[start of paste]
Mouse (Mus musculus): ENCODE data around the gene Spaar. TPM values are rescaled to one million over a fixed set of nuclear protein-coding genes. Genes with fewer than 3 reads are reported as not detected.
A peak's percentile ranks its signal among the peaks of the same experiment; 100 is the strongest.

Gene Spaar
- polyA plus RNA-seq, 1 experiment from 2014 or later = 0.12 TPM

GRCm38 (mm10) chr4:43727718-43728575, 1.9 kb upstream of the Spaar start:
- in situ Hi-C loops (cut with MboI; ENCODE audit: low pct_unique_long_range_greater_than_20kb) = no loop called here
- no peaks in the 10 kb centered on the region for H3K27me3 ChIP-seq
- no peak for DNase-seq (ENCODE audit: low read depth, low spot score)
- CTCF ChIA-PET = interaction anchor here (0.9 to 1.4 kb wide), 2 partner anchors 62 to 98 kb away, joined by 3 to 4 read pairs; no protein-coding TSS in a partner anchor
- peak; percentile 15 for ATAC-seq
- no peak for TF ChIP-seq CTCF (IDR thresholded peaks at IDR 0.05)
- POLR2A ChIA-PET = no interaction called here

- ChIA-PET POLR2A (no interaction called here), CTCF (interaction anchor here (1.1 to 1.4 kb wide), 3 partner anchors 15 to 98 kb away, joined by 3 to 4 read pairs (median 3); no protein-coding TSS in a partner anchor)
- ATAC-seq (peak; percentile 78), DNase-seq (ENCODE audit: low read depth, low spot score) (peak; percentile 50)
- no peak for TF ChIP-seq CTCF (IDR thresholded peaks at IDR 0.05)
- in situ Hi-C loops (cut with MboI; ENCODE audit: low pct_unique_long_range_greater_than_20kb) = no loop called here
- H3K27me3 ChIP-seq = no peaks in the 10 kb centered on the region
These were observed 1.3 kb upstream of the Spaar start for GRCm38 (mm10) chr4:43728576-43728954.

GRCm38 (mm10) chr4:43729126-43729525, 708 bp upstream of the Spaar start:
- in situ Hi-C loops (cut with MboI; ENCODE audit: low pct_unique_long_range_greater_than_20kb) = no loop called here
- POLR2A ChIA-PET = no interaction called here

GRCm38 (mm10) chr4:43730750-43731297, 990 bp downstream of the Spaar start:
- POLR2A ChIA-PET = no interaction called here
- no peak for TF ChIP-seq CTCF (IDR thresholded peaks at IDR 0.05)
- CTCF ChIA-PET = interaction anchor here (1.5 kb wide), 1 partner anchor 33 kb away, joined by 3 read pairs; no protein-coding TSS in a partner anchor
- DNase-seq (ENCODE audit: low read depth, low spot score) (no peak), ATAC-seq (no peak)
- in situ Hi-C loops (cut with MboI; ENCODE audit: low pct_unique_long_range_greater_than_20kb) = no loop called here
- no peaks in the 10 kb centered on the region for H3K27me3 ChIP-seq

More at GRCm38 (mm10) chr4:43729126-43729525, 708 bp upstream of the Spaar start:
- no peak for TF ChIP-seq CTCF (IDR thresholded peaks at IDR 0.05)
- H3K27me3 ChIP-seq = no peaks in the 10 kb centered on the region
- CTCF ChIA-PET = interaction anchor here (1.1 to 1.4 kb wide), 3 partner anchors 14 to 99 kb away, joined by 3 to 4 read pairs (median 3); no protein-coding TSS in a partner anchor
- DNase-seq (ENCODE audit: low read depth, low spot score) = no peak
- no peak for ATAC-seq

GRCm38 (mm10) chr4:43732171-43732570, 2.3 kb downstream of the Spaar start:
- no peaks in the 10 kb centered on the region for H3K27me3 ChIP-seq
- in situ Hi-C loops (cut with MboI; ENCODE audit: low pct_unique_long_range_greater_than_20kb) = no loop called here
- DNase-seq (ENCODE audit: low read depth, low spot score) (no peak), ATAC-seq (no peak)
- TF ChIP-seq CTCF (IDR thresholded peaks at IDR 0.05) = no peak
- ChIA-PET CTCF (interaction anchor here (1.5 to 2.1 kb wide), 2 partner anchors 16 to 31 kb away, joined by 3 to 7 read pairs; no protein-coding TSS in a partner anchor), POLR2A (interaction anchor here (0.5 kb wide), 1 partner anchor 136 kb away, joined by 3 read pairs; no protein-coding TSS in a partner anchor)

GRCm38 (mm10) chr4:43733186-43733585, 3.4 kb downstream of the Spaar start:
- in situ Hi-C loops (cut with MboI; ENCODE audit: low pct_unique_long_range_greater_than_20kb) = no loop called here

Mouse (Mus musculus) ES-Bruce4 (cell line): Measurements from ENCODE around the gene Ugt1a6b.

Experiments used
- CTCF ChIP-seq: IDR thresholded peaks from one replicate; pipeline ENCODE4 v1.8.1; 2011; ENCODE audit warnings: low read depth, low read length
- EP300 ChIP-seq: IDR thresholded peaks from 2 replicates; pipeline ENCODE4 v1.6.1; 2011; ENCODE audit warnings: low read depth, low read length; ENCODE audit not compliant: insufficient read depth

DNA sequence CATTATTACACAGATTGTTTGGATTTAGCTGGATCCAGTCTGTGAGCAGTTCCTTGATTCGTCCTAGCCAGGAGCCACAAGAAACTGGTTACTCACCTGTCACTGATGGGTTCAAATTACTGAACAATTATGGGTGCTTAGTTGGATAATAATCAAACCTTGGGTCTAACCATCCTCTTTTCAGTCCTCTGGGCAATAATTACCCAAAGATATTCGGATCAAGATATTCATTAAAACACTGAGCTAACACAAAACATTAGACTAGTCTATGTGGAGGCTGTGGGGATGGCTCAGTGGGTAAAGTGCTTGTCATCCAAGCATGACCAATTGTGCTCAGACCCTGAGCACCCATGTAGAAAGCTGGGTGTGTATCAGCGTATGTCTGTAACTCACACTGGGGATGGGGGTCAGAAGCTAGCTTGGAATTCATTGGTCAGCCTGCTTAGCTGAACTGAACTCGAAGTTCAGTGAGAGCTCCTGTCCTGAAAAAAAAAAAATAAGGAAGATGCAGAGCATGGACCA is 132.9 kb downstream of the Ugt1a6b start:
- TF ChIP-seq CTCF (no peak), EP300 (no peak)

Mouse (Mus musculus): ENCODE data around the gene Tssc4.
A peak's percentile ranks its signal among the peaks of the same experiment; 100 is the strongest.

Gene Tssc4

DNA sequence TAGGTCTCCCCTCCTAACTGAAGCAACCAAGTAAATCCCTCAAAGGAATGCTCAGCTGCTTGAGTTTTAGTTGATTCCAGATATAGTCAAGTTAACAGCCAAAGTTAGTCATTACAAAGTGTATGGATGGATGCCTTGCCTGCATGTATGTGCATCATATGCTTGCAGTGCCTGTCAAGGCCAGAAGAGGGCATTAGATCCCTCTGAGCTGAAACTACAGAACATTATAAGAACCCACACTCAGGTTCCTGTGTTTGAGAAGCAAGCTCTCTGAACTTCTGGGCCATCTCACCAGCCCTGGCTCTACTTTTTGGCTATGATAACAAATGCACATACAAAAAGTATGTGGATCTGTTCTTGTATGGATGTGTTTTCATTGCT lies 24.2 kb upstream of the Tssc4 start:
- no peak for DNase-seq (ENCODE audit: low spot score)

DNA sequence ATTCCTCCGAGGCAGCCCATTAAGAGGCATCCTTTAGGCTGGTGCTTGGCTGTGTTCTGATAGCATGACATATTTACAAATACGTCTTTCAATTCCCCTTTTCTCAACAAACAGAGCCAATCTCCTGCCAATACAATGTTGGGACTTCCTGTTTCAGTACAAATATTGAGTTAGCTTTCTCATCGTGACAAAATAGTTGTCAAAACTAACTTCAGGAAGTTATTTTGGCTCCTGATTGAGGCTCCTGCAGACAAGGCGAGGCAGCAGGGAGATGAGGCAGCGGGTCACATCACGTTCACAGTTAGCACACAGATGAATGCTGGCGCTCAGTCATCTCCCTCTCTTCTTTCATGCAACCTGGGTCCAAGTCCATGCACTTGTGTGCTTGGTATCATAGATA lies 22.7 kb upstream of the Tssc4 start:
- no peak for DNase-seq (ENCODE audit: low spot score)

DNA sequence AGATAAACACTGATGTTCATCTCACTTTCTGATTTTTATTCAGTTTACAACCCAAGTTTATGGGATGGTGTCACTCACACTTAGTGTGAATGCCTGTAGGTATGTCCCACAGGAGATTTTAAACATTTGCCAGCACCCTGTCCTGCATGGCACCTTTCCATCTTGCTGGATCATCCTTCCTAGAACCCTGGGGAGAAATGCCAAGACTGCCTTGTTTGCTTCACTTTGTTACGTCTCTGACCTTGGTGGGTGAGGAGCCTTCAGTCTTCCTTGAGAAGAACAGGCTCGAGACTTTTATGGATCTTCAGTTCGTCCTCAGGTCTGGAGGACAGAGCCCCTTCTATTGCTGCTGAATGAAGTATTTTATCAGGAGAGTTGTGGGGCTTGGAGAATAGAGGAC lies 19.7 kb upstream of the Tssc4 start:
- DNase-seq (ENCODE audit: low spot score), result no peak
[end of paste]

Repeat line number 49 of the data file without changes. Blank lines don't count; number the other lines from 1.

Mouse (Mus musculus): ENCODE data around the gene Tssc4.